Wall street sign in New York with American flags and New York Stock Exchange background.

In the wake of last year’s “meme stock” phenomenon, the U.S. Securities and Exchange Commission (SEC) is preparing to consider a series of possible changes to the U.S. equity market structure designed to make markets friendlier to retail investors.

In a speech to an industry conference today, Gary Gensler, chair of the SEC, voiced concerns about the fairness and efficiency of the way markets currently operate, noting “there isn’t a level playing field among different parts of the market: wholesalers, dark pools, and lit exchanges.”

Additionally, he said that markets are increasingly opaque.

“It’s not clear, with such market segmentation and concentration, and with an uneven playing field, that our current national market system is as fair and competitive as possible for investors,” he said.

Given these concerns, Gensler outlined a series of possible reforms that SEC staff are being asked to explore.

Among other things, he said that the staff of the SEC are being asked for reform recommendations on reducing and harmonizing tick sizes; accelerating planned changes to the rules surround the national best bid and offer (NBBO), and enhancing disclosure of order execution quality to retail investors.

He also indicated that the SEC will consider proposing its own best execution rule, and measures to address conflict of interest concerns raised by the practice of paying for order flow, including making exchange fees more transparent, and reducing caps on market data fees.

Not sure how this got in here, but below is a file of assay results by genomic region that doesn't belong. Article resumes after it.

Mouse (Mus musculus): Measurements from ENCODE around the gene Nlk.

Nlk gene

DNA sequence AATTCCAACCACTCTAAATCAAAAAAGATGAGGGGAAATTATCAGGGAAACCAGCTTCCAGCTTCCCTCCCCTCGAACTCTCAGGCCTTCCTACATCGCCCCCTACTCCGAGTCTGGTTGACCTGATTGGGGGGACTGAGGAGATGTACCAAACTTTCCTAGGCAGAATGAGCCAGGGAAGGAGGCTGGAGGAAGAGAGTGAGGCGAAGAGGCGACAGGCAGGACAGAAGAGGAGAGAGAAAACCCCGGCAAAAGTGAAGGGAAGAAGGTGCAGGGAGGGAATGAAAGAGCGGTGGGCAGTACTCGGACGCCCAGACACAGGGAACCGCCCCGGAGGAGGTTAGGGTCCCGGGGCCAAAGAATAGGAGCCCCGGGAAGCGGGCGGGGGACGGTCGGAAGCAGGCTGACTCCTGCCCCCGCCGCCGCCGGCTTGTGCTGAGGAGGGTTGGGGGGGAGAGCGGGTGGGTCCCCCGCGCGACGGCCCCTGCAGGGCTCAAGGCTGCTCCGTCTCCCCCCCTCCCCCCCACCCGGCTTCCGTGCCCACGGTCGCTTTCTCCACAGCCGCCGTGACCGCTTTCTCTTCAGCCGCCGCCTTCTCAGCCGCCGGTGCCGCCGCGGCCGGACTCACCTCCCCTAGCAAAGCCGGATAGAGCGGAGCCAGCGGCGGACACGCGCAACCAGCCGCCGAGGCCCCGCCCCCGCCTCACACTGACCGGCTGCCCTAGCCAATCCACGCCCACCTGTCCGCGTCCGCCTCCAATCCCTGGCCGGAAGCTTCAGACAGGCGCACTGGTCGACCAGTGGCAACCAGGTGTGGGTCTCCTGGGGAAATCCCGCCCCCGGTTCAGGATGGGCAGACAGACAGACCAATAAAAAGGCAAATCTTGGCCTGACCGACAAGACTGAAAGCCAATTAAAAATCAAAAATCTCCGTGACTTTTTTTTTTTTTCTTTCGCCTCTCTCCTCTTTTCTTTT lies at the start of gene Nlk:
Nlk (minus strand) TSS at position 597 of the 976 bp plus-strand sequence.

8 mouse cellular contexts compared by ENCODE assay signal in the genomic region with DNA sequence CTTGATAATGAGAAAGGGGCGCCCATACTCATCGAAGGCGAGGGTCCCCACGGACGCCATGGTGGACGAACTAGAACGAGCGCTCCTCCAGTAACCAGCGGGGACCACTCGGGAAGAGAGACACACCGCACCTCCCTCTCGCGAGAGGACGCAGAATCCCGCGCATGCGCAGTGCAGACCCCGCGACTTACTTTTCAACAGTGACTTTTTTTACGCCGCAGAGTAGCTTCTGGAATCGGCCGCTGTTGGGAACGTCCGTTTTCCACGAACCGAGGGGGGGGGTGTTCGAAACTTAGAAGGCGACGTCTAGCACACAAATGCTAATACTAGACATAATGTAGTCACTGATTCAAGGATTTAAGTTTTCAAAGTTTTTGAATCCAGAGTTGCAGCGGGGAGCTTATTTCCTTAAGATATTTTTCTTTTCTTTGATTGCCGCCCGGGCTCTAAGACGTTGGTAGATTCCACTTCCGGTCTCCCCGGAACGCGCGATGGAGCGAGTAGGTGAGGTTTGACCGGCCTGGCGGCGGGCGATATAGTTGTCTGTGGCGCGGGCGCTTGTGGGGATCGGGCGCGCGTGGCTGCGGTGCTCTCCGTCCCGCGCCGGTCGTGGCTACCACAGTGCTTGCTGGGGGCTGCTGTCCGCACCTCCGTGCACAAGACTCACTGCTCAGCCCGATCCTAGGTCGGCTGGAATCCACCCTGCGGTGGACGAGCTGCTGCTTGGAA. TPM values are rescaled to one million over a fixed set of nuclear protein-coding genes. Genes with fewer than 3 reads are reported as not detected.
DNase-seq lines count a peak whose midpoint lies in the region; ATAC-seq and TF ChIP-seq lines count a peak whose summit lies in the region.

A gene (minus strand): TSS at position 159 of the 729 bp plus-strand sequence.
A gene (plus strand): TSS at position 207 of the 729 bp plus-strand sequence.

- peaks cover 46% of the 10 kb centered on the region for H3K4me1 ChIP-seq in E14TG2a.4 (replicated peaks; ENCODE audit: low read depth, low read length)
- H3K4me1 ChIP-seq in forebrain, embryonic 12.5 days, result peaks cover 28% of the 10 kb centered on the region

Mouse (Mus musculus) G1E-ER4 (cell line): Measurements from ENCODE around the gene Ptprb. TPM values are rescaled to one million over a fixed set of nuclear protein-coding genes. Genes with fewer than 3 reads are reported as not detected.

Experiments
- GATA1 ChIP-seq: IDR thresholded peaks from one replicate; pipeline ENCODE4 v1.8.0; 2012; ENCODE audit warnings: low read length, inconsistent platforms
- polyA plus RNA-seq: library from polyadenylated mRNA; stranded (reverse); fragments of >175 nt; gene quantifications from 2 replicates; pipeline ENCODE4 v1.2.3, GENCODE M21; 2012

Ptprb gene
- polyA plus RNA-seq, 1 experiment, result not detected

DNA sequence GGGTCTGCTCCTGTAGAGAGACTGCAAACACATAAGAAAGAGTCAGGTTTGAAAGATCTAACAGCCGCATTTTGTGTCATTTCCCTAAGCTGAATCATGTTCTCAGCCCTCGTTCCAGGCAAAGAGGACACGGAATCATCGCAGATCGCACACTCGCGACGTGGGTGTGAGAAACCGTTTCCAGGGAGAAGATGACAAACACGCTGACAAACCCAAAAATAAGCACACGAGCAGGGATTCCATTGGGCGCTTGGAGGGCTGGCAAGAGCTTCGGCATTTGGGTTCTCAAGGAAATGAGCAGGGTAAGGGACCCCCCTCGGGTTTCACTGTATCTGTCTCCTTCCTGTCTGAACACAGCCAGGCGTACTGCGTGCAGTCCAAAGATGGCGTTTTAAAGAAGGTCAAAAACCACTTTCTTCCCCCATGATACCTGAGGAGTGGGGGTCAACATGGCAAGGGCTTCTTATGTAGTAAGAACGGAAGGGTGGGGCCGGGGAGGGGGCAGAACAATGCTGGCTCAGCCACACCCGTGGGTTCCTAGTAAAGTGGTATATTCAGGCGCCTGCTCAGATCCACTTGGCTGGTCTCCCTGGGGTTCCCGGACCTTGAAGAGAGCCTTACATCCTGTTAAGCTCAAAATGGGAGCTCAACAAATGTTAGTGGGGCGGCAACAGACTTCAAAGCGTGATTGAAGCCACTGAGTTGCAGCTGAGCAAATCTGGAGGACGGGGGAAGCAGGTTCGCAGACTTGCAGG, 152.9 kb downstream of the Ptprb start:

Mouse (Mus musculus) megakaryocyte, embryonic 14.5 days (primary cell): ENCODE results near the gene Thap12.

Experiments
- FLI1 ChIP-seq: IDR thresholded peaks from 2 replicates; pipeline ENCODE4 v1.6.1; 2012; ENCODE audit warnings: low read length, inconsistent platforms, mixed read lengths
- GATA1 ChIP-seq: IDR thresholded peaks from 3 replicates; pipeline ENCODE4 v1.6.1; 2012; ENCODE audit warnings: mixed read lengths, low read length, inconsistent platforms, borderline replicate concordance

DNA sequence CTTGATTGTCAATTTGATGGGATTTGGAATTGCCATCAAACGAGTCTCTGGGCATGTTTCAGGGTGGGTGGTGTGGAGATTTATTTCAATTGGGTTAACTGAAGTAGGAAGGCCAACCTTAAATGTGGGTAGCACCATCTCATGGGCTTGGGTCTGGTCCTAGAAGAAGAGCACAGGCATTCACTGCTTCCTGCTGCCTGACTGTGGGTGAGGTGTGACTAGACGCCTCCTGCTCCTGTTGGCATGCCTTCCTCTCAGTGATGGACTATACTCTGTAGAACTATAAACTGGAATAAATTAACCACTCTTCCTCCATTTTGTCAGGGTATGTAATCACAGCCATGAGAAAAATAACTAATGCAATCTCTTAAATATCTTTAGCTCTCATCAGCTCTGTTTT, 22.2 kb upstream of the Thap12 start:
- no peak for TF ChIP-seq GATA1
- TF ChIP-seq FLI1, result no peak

Gensler also said that he’s asked for proposals on enhancing order competition, such as requiring auctions for retail orders.

“I think we can do better here for retail investors,” he said, adding that, without reforms, the U.S. equity market’s pre-eminence in the world isn’t assured.

Commenting on Gensler’s remarks, industry trade group the U.S. Securities Industry and Financial Markets Association (SIFMA) said that it supported some of the ideas raised in his speech, including reduced access fees, change to lot size requirements and disclosure. However, the group also warned against other possible reforms.

“While our equity market structure is more fragmented today, it is also highly competitive and retail investors in particular enjoy the greatest access and lowest cost to investing that they have ever experienced,” SIFMA said.

“Changes that could impact those costs by eliminating low or zero-dollar commissions or limiting order execution venues should be reviewed closely and be subject to robust cost benefit analysis,” it said.

“Moreover, any changes to the rules governing the current equity market structure should be considered holistically with a view to ensuring there are no negative, unintended consequences for investors,” SIFMA concluded.